On Wise Vote of Undecided Hangs Hope of Greece

The conjunction of dreaming and ruling generates tyranny. Michael Oakeshott

By Con George-Kotzabasis January 22, 2015

All the pre-voting polls show that the radical party of Syriza leads the liberal party of New Democracy by three to four percentage points up to this moment. This is because a sizable part of the electorate has been gravely wounded by the austerity measures of the Samaras’ government that were necessary for Greece’s economic resurgence, and therefore has been easily duped by the populist spurious promises of Syriza in its fixed-all campaign that will presumably pull out the country from the quagmire of austerity. If there is no reversal of this lead of Syriza in the next few days, then this party of neo-communists by taking power will throw the country into the vortex of economic destruction and bankruptcy, as a result of their barren, sinister, and deadly ideology, whose consequences will plunge Greeks into mass poverty and political enslavement for at least a generation.

This intransigent Marxist ideology is readily encapsulated in the  preannounced inflexible and inexorable hard stand of Syriza’s position toward the negotiators of the Troika, i.e., the lenders of Greece, by threatening to repudiate and shred basic tenets of the second Memorandum that had already being agreed by the Greek government and its European partners. The latter have made it limpidly distinct that any action by a future Greek government that would imperil fundamental clauses of the Memorandum, could lead to the cessation of funds going to Greece that are so vital for the economic stability and resurgence of the country, and indeed its survival. Hence any unyielding rigorous stand on the part of Syriza’s negotiators with the European Union would lead to the economic rigor mortis of the country. Therefore, the elections of Greece next Sunday are tragically Shakespearian, “to be or not to be.”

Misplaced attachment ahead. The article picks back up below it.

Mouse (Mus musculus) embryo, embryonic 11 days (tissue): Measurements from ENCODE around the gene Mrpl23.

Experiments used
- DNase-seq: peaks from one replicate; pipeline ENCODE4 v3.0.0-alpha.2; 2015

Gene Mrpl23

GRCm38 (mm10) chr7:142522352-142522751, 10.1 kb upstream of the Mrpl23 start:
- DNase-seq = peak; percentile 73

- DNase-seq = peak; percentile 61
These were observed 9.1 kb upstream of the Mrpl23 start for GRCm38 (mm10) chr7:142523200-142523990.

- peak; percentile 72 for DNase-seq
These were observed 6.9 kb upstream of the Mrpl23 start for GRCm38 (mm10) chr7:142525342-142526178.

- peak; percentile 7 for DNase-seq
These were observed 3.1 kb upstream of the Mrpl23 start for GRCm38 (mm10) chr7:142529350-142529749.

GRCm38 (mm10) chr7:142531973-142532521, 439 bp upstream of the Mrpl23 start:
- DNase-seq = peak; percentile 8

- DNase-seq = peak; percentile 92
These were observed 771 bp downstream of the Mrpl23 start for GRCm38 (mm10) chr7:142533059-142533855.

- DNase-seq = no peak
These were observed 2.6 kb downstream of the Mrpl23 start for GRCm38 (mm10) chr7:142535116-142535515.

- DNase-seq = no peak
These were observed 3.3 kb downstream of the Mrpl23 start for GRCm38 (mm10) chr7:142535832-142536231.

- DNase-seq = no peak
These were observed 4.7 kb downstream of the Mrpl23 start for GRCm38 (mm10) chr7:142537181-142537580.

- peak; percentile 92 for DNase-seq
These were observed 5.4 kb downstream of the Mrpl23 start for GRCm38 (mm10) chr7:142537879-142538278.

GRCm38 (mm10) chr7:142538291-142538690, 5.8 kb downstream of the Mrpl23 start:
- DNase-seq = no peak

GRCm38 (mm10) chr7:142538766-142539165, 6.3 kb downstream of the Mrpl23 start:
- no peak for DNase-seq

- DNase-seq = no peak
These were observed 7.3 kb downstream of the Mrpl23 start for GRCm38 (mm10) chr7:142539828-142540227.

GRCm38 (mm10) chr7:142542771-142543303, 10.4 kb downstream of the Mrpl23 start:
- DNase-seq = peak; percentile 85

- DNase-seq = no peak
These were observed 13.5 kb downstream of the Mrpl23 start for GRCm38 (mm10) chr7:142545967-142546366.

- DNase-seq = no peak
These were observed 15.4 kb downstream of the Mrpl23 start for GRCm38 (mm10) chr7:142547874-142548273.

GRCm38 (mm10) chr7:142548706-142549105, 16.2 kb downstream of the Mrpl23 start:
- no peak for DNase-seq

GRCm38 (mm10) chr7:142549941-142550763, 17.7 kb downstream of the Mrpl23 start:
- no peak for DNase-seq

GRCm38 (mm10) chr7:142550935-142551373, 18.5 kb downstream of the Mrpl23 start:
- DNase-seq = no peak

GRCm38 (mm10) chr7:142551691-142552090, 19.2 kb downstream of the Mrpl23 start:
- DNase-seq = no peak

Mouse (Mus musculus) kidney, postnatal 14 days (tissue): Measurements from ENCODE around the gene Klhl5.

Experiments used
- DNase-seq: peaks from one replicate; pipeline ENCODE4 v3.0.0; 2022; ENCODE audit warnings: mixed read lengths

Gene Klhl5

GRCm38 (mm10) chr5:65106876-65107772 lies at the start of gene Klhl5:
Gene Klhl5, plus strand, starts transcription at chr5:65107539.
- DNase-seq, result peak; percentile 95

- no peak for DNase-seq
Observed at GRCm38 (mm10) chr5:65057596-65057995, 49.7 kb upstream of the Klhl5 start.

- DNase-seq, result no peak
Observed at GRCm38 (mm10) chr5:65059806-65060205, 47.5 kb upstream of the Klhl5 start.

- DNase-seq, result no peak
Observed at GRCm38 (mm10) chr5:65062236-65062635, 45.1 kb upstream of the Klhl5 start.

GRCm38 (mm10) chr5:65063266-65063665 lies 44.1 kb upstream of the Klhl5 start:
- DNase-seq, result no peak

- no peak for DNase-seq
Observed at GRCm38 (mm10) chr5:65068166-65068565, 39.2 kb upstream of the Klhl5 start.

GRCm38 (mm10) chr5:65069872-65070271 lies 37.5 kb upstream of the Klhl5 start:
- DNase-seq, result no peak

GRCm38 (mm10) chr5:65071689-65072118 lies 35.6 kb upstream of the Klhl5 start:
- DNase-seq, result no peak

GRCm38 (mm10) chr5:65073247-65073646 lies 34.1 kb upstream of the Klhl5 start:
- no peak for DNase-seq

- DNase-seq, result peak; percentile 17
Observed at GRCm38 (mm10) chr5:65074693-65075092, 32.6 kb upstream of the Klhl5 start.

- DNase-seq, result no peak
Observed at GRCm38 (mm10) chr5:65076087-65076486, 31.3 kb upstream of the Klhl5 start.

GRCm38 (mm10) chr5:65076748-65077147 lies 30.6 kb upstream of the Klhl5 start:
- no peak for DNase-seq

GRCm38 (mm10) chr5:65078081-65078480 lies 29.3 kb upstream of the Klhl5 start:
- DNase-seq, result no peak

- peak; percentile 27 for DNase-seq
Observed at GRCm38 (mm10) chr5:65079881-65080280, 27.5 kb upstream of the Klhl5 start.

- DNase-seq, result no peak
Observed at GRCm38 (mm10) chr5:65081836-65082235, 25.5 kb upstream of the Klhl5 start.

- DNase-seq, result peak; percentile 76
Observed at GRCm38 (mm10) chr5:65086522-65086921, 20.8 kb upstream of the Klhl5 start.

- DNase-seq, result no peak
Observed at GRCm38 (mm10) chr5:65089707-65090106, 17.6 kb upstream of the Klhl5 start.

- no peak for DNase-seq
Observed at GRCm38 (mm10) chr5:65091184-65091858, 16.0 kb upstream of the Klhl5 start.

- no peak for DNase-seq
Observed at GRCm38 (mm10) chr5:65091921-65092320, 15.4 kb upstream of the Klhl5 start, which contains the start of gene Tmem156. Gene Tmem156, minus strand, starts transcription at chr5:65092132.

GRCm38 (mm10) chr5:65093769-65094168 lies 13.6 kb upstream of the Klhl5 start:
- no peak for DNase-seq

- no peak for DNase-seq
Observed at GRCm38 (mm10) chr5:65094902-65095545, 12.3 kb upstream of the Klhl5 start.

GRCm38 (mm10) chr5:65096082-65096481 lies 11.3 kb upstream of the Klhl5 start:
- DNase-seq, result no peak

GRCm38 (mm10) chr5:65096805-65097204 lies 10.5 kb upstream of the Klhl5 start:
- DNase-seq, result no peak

Is there a force that could prevent this tidal wave of Syriza from destroying the country? My answer is in the affirmative. It is the force of intelligence that is embodied in that part of the electorate that has not decided as yet for which party to vote next Sunday. The major part of this undecided part of the voters consists of former supporters of New Democracy who are grievously angered with the policies of the Samaras government but who nonetheless perceive the small improvement in the economic magnitudes that have been accomplished by these policies in the short span of two and a half years since New Democracy was elected. It is inconceivable to imagine that these voters will let fly the one bird that they have in their hand for the two birds in the bush promised by Syriza. Nor could one imagine that this middle class would cut their nose to spite their face and vote for the neo-communists. It is on the wise vote of the undecided part of the electorate that hangs the hope of Greece. The return of New Democracy into the government benches under the insuperably strong and astute leadership of Andonis Samaras will ensure that Greece will overcome all obstacles to its economic recovery. In times of severe crises only the strong and intelligent can indulge in hope.

Radical Liberals Condemn and Disparage Technocrats

The following exchange took place between an American radical liberal and me on the appointment of the two technocrats Mario Monti and Lucas Papademos as prime ministers of Italy and Greece.

Bruce Wilder says,

You seem to have lost the essential premise: the “looming economic catastrophe” is largely the creation of the technocrats, and “all the misery that implies” has been embraced by the technocrats with all the enthusiasm an 18th century physician had for purgatives and bleeding.

Con George-Kotzabasis says,

Bruce Wilder, your “essential premise” walks on crutches. In a physical crisis in which you might lose your leg you don’t stop from going to a surgeon just because there are bad surgeons about. To label all surgeons (technocrats) as incompetent and refuse to go under their knife is to lose your leg. That is why your argument, factually and intellectually, waddles on crutches.

Bruce Wilder says, 11.13.11 at 6:09 pm

Con George-Kotzabasis @ 105